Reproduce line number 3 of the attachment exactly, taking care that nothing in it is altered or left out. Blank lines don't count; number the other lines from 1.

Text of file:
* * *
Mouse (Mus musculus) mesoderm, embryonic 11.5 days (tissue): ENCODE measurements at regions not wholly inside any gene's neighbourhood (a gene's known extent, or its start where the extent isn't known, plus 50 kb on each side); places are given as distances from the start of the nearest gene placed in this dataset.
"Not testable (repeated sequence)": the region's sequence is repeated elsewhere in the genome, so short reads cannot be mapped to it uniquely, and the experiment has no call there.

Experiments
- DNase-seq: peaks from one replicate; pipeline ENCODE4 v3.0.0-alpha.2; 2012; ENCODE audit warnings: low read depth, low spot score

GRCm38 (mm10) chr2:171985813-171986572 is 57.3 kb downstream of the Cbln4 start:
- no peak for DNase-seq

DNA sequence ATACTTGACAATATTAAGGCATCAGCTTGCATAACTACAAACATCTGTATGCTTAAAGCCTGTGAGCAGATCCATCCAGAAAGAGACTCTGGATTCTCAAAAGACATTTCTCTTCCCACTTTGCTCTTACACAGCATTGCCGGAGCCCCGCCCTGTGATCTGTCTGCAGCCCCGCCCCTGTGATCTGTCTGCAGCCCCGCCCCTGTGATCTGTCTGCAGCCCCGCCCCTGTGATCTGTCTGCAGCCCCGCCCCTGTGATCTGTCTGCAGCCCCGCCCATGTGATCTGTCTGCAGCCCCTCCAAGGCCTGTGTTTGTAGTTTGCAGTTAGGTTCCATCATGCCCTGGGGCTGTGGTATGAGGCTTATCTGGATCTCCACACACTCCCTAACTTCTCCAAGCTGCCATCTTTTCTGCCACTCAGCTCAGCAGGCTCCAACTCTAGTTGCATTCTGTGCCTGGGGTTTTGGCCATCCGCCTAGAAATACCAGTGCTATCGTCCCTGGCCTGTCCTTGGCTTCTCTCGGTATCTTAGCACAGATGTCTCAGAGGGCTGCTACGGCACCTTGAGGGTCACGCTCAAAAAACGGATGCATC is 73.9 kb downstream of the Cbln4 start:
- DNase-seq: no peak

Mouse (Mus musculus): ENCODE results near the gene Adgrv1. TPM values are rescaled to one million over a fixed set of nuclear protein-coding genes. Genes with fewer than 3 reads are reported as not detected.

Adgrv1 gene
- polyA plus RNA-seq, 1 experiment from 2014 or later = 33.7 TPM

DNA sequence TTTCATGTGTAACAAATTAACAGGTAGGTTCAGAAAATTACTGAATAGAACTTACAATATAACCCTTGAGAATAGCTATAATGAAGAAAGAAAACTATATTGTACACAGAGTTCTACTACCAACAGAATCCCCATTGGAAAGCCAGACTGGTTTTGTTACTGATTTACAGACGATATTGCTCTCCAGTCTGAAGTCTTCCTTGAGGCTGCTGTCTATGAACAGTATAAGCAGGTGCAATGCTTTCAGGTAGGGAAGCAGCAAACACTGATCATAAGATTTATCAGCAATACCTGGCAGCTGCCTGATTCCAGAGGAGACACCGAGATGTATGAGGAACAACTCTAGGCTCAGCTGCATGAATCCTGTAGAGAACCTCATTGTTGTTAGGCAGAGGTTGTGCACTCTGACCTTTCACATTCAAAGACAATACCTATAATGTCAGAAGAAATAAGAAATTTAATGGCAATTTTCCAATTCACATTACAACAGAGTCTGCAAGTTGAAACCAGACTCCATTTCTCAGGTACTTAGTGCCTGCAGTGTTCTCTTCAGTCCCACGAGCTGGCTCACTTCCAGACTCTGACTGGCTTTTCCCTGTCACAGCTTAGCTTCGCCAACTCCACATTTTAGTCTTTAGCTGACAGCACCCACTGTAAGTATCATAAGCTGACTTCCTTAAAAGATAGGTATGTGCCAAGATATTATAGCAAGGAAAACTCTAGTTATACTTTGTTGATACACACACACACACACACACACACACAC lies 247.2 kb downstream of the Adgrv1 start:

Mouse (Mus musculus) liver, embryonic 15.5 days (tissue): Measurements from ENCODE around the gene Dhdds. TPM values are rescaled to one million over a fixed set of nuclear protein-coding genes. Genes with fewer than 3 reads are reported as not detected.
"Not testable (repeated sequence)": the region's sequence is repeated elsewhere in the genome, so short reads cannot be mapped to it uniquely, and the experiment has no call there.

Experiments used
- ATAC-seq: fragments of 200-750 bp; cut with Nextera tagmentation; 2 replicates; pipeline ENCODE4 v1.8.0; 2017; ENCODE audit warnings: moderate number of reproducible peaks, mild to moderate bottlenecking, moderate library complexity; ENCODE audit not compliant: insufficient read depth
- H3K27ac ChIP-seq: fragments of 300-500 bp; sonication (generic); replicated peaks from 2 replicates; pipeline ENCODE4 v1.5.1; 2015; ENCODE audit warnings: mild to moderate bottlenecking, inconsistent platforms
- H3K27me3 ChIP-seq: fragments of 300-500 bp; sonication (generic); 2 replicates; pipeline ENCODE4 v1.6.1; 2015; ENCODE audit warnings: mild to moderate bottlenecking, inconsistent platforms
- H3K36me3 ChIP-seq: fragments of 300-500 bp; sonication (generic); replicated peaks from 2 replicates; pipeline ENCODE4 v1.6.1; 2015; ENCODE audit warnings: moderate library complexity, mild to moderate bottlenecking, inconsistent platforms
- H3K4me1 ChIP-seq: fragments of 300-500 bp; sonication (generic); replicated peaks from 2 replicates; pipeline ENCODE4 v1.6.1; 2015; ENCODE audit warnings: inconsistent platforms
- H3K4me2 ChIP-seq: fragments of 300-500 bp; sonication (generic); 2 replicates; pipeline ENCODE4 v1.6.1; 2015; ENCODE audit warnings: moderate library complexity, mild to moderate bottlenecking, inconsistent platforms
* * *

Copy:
Experiments